Jacob Suss



Jacob Suss lived with his family in Dombrova-Tarnowska, a small town in southern Poland located between Cracow and Tarnow. When the Nazi occupation began in September 1939, the Nazis took immediate control of the synagogue, using it as a warehouse and stable. They gathered the town intelligensia and killed them in the town square while residents were forced to watch. The Nazi reign of terror had begun.

Although Jews were no longer allowed to pray in their synagogue or practice their religion, the men would pray anyhow, gathering in groups of ten men for a prayer group (minyon) in private homes. One day the Germans discovered Jacob’s father's group and killed them all while they were praying. Jacob ran quickly to the house and saw his father wrapped in his prayer shawl still holding a prayerbook in his hand. At first Jacob thought his father was sleeping, as he sometimes did when he prayed. But when Jacob moved closer, he saw that a bullet had to gone right through his father's glasses, killing him instantly.

 A Judenrat (Jewish Council) was formed to represent Jews and help them find work. In July 1942 a ghetto was formed but not before many Jews were murdered in mass executions at the cemetery. Other Jews were sent to the Tarnow Ghetto and still others were deported to Belzec Concentration Camp where they were killed.
A Polish Catholic friend hid Jacob's brother, his wife and two children by making a false wall between two rooms in his house. When the German searched the house looking for Jews, they could not find anyone, But their German shepherd sniffed them out and all four were shot. Luckily, the Polish rescuers were not at home or they would  have been shot as well.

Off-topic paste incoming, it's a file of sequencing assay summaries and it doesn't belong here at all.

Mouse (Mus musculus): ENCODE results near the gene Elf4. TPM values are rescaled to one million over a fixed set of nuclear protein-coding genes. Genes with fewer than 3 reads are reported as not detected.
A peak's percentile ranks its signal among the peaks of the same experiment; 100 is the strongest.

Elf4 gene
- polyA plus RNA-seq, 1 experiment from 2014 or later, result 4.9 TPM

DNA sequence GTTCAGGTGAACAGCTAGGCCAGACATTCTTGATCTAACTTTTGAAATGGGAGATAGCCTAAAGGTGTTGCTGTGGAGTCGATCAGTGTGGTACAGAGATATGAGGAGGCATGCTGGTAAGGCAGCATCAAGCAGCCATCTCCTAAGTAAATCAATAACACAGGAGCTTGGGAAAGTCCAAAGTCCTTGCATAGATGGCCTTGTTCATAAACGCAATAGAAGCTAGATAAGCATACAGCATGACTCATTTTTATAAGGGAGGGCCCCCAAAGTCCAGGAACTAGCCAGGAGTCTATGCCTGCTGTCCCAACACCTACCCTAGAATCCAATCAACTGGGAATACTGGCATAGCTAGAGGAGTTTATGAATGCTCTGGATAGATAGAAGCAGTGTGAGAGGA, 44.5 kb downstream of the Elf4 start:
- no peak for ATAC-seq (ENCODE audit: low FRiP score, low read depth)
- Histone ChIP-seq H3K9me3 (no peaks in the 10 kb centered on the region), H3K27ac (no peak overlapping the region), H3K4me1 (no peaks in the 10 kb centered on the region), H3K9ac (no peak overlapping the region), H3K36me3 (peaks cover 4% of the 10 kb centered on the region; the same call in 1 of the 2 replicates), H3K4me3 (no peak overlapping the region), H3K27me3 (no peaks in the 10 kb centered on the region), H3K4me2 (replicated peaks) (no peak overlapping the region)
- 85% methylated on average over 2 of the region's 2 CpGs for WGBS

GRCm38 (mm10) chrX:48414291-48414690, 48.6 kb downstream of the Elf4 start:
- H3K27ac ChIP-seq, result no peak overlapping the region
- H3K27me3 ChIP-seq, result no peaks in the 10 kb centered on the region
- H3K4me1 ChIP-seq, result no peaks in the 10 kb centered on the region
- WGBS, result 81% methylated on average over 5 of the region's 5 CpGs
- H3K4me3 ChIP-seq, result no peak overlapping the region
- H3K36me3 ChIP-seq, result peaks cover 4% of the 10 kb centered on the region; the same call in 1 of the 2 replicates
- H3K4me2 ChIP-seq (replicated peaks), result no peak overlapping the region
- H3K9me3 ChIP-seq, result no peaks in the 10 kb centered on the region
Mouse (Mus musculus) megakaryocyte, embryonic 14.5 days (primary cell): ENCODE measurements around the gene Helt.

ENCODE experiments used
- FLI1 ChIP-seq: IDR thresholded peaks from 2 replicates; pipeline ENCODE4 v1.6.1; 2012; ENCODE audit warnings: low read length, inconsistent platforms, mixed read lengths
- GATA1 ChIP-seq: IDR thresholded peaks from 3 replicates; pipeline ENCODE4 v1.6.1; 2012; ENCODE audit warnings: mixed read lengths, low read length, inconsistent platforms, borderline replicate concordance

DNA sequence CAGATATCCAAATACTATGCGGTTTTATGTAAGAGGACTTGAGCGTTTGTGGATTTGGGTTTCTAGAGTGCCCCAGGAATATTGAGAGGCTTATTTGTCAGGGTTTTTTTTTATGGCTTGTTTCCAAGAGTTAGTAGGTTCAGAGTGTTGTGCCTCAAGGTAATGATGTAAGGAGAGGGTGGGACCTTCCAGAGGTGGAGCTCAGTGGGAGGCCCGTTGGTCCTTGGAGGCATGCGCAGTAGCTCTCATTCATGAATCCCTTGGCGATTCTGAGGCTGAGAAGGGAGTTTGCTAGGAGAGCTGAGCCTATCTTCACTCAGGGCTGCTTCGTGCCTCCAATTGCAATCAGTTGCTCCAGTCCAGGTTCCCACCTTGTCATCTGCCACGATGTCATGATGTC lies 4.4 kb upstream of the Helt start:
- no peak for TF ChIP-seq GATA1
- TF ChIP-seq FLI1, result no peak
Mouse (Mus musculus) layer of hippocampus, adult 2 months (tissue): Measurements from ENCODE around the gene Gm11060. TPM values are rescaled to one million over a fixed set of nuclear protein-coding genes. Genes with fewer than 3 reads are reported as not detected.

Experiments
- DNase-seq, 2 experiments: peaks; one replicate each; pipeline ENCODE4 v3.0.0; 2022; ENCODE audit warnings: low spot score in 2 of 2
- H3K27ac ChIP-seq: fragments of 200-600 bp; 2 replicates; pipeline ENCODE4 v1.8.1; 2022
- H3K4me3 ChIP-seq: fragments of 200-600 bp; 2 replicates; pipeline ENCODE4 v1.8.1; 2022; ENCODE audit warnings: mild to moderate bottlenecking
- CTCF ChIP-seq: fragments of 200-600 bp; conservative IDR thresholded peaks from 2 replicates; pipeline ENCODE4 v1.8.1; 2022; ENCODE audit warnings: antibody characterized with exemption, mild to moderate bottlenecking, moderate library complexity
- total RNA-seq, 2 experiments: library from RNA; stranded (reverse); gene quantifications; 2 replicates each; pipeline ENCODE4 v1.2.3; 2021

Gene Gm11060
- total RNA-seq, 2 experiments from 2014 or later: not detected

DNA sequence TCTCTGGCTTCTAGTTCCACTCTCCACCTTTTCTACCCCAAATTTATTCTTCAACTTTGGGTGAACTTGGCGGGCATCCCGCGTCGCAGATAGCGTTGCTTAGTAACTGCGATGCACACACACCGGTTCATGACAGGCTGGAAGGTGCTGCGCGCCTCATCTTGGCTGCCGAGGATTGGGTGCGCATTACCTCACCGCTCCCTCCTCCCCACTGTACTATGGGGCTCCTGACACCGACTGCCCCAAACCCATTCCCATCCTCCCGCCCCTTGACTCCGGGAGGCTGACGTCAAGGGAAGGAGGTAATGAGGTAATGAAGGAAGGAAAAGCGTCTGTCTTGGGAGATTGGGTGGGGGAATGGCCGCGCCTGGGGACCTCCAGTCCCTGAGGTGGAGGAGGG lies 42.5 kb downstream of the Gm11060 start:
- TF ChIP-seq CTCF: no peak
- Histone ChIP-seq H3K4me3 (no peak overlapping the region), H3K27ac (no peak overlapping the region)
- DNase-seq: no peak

Jacob hid his mother and his other brothers’ two children in his basement. The brother had escaped to Palestine before the war, leaving their mother to care for the children. Polish neighbors became suspicious and notified the Germans who came to the house, searched the basement and discovered Jacob’s family members. The Germans shot all three in front of the house. Jacob had to stand and watch, but he was spared because, as the Germans told him, they liked him a lot. He was a good carpenter,  he would be the last Jew in Dumbrova to be killed.

By October 1942, the Germans liquidated the ghetto. They lined the Jews up in the town square and herded them onto waiting trucks taking most to Belzec Death Camp. By this time, Jacob was married and had a 22 month old son. Suddenly, a German official called out,  “Jacob Suss, step out. We need you to work for us.” They told him to choose ten assistants. He picked his wife and nine other people. When his wife refused to give up their 22 month old baby son, the German officials shoved them both onto the truck. That was the last time Jacob saw or either one. Jacob did not have the heart to fill his wife's place, so he had only nine assistants. All nine survived the war.

After liberation Jacob traveled to Germany and assisted in the Landsberg DP camp where he met Angie. Very resourceful, he was able to trade what goods he had for some white satin to sew a wedding gown as well as some food and a band to play at their wedding reception. When they emigrated to New York, sponsored by Angie’s Szpilman Uncle Sam, Jacob was able to find work through Mr. Goldstein, a contractor who had emigrated from Dumbrova and who had once worked for Jacob’s father.

In 1949 Jacob’s brother Joseph, his wife Sally and son Irving joined them in New York and eventually, in 1951, they established their own carpentry business. Although successful, Jacob did not feel that Angie should be separated from her sister Barbara who had since moved to Rochester. So in 1954 Jacob, Angie, David, and now Ted, born in 1953, moved to Rochester where Jacob established a cabinet and furniture manufacturing business, Jacob Suss, Inc. He and Angie became active volunteers in their synagogue and in the Jewish community. In February, 1969, Jacob was diagnosed with cancer. He passed away on June 27, 1969.


Adapted from Angie’s Story as told to Barbara Appelbaum and Peter Marchant